A Brief History of Lymington Cricket Club

According to Norman Gannaway's comprehensive 175 Years of Lymington Cricket Club, published in 1982, cricket was first played in Lymington in 1807 with three matches against Southampton. Until 1836 the club played its matches on Pennington Common before moving to the Sports Ground where it has remained ever since.

In the mid 1800s Lymington ranked among the county's best clubs, although the club occasionally fell on hard times and indeed disbanded temporarily during the 1850s.

The club's lowest ever recorded total occurred in 1897 when Ringwood dismissed Lymington for just eight runs. However, in 1926, a record 509 runs were scored against Zingari, and eight years later the highest individual score by a Lymington player was recorded when Dick Jenvey accumulated 202 not out against Aldenham.

The post-war years represented a testing time for Lymington. A feature of cricket in the town was the annual Alderman Stone Cup competition which would attract large crowds to the Sports Ground for matches between the major clubs in the New Forest. During one such match in 1934 Perce Goff scored a record 158 in less than an hour. The last 25 years have been marked by steady progress in the club's fortunes. Lymington won the Southern League in both 1983 and 1985 and although there have been no titles since, the club has generally been one of the major forces in the League.

The new Millennium brought a new challenge for Lymington, however, with the restructuring of club cricket in Hampshire and the formation of the Southern Premier League. In 2000, having failed to secure a top ten finish the previous season (which would have guaranteed a place in the much vaunted 'Gold' league), Lymington First XI began life in the new Premier League in Division II ­ the first time the club had been out of the top flight since joining the League more than 20 years before. In each of the four years since the League's inception Lymington have flirted with promotion at various times. In 2001 they led the table for a number of weeks before being pipped by Portsmouth and Cove. In 2002 Lymington set the pace before finishing third behind the Hampshire Academy and Easton & Martyr Worthy. It was a similar story last season when a mid-season collapse saw the side slip down the table before a late surge saw Lymington regain their familiar third place yet again. In 2001 the club enjoyed its finest run in the SEC Trophy (formerly known as the Echo Trophy) as Lymington defeated OTs, BAT and Rowledge on their way to beating Andover by 9 wickets in the final at the Rose Bowl.

The Second XI gained promotion to Hampshire Division I in 1994 and started the 21st century in Division III of the Premier League before dropping down to Division One of the Hampshire League in 2002. Last season they finished a creditable fifth under Guy Hayward's excellent captaincy.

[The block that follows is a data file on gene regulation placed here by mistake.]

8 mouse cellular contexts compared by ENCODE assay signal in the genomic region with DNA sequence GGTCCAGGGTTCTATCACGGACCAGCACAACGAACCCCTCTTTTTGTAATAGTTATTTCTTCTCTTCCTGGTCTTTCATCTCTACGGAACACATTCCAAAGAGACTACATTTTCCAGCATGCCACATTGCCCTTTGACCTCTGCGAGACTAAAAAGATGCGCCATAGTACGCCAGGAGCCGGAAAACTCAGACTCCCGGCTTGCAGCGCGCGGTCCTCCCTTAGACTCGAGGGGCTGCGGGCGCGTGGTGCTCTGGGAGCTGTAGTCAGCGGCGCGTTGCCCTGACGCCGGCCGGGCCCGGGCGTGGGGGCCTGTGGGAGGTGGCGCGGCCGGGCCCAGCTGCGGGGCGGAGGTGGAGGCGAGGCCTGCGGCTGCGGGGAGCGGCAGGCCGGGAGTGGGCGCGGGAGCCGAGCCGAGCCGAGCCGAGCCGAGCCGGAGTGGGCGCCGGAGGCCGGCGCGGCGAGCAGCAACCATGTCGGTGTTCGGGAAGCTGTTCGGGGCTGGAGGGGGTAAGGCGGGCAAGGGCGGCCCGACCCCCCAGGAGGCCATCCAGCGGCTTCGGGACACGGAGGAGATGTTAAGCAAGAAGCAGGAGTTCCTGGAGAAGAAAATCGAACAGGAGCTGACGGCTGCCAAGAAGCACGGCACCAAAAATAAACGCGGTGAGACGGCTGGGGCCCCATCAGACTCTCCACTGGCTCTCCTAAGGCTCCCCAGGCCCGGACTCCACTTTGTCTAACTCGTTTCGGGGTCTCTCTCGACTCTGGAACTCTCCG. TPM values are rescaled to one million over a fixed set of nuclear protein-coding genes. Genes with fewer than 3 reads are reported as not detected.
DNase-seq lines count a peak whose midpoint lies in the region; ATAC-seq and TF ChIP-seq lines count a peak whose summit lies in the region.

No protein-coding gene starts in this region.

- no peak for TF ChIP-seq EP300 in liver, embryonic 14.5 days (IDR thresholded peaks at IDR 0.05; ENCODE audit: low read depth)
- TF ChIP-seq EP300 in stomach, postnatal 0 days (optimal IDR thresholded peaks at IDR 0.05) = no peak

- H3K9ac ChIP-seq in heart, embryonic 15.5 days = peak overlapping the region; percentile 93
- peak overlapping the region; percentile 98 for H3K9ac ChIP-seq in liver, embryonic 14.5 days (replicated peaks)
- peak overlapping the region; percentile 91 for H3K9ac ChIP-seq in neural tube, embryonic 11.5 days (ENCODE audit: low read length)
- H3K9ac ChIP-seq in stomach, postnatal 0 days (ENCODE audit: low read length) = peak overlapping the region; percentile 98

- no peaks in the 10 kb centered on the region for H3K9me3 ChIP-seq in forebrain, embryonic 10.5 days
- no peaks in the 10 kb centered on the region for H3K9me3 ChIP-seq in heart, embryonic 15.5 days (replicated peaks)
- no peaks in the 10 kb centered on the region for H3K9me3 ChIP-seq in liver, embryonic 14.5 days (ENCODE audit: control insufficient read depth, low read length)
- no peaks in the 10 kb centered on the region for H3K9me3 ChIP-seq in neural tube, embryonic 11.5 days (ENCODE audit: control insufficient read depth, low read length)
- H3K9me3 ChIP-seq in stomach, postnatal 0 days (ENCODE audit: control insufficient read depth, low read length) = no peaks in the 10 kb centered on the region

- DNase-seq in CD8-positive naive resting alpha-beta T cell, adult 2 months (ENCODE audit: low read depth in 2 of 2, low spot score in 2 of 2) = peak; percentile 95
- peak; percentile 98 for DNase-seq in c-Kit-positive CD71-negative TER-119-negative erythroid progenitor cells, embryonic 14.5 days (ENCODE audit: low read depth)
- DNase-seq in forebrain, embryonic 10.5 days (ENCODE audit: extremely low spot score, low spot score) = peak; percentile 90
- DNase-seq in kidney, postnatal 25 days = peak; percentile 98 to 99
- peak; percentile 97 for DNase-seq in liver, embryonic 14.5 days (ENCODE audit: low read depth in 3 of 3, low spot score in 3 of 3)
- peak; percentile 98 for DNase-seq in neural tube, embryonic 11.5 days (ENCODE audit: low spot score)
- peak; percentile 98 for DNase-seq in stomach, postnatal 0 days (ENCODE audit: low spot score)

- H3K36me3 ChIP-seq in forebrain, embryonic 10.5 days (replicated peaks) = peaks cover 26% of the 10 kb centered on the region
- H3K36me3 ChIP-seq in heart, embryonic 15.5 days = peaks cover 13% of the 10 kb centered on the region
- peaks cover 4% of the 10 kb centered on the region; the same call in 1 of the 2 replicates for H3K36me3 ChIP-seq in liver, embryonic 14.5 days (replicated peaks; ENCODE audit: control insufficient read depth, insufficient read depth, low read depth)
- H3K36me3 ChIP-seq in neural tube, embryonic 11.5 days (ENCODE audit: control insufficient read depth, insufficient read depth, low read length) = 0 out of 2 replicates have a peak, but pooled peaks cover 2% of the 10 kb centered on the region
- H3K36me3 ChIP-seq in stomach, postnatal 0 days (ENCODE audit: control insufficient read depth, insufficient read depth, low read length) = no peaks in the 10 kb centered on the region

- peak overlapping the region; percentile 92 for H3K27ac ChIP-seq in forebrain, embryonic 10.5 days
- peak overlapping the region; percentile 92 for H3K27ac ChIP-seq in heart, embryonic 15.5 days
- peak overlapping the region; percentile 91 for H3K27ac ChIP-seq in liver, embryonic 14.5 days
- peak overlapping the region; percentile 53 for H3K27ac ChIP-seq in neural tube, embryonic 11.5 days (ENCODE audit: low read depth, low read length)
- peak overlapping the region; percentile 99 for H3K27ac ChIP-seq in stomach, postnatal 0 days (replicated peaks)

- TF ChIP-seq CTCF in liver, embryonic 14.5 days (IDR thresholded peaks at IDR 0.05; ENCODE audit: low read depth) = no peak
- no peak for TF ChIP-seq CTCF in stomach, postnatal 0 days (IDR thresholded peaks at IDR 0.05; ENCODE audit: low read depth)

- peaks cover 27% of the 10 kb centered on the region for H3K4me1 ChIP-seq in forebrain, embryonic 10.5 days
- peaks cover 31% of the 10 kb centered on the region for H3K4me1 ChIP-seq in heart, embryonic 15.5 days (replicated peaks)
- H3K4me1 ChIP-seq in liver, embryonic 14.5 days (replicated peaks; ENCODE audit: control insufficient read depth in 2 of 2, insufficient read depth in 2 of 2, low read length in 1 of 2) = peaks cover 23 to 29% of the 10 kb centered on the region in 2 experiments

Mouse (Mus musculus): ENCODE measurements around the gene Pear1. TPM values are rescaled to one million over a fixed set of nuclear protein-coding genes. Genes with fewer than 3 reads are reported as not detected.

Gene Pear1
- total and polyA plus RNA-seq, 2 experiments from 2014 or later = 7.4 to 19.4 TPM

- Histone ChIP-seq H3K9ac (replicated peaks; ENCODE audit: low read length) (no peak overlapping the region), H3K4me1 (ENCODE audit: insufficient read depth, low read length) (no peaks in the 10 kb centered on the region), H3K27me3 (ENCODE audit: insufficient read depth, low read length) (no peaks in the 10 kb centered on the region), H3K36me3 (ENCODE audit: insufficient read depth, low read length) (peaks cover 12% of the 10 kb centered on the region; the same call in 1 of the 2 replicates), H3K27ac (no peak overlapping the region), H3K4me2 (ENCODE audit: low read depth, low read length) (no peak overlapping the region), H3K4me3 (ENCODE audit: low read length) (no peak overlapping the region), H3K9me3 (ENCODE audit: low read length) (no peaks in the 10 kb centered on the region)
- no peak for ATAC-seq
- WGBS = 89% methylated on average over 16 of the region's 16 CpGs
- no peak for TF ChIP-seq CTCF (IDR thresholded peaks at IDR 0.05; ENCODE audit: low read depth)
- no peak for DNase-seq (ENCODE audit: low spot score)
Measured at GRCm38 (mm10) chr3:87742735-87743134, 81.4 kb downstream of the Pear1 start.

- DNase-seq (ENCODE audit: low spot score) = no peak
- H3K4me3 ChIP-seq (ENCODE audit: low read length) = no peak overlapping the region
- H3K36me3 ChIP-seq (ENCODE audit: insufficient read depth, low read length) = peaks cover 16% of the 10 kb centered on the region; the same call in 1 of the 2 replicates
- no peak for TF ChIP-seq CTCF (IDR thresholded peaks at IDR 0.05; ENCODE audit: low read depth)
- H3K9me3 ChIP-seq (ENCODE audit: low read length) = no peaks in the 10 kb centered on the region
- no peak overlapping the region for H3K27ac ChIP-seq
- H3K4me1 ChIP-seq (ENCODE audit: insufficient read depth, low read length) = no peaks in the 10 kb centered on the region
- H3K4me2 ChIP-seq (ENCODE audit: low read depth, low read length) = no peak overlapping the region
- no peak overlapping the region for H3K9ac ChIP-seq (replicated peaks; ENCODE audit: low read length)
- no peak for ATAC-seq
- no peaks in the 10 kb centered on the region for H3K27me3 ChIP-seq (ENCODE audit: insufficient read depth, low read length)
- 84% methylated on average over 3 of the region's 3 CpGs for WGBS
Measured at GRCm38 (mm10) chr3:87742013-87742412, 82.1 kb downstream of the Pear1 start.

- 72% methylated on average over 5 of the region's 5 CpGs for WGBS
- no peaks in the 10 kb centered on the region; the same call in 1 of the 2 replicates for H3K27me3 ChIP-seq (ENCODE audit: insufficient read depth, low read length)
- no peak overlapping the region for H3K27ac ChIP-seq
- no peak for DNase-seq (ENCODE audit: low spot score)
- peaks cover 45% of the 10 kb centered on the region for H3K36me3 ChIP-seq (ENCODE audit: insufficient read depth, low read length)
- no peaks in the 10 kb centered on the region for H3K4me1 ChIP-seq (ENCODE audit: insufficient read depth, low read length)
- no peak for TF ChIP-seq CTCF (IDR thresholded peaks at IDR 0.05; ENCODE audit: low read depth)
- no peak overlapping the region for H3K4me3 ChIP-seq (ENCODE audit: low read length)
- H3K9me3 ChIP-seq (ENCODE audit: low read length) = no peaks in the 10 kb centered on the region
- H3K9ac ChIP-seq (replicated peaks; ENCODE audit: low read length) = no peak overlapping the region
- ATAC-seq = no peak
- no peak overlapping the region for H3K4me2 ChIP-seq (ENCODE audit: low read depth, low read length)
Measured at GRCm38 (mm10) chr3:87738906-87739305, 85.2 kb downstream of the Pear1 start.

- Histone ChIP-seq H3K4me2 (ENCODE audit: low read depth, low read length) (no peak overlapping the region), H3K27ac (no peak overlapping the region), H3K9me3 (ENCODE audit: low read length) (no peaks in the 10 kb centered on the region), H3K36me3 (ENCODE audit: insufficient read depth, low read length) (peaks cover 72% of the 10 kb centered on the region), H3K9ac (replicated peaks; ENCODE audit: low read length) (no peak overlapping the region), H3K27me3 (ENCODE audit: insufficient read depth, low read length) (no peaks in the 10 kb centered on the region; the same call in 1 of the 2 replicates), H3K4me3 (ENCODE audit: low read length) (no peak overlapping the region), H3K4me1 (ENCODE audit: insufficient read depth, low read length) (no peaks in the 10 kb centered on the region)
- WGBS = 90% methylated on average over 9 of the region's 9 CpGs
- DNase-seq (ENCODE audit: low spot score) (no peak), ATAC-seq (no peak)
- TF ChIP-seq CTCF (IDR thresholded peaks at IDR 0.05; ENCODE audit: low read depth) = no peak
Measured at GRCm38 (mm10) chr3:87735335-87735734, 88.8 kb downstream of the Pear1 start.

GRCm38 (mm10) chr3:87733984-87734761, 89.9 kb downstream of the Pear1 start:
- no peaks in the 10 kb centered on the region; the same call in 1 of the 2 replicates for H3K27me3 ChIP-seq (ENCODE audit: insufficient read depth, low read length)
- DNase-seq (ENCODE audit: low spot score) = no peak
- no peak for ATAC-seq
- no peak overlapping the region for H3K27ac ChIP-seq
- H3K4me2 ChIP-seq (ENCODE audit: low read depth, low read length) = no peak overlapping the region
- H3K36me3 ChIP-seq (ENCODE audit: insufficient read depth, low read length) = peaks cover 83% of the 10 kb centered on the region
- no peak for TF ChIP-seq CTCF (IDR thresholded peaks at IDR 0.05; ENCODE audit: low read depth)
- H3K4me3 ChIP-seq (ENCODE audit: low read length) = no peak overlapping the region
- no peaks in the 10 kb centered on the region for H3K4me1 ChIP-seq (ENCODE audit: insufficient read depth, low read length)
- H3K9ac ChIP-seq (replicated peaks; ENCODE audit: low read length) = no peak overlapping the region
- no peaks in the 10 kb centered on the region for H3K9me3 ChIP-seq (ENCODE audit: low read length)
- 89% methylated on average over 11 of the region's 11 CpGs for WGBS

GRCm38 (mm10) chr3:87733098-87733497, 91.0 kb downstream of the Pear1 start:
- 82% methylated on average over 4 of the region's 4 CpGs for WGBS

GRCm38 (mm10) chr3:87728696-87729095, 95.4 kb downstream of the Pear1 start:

The Third XI has progressed to South West Division II of the Hampshire League, while the Fourth team were last season promoted to South West Division I largely on the back of James Lowe's amazing season which saw him accumulate 616 runs at an average of 154! Led by Mark Gannaway the Fourths provide a stepping stone for the talented youngsters emerging from a highly successful colts set-up which has gleaned two Europa Cup titles in recent years.

Lymington were founder members of the Cross Solent Sunday League and won the first three titles.

The club has been blessed with some talented cricketers through its history and a number of Test players have at times appeared in Lymington colours. Henry Jupp, the club's professional in 1883, played alongside WG Grace for England while New Zealand batsman Andrew Jones played for Lymington in 1982 and 1983.

More recently, the England Under 19s and Under 15s were captained by Lymington's Zac Morris and Damian Shirazi respectively. Many Hampshire players have also played for the club, including Tony Middleton, Jon Hardy, Peter Barrett, Stephen Andrew, Sean Morris and Martin Thursfield. Lymington have also fielded some fine foreign players over the years. Andy Jones went on to represent New Zealand during the 1980s, while more recently the club's overseas player for 2001 Brian Clemow was a former Wisden Young Cricketer of the Year in his native Australia. Clemow underlined his undoubted quality by smashing a record 213 not out against Cove. Aaron Heal, who played for the club in 2002, is currently playing First Class cricket for Western Australia and the Lymington captain for 2004 Dan Peacock has represented Zimbabwe A.

Copyright © 2002-2011 Lymington Cricket Club, last update: 03-May-2011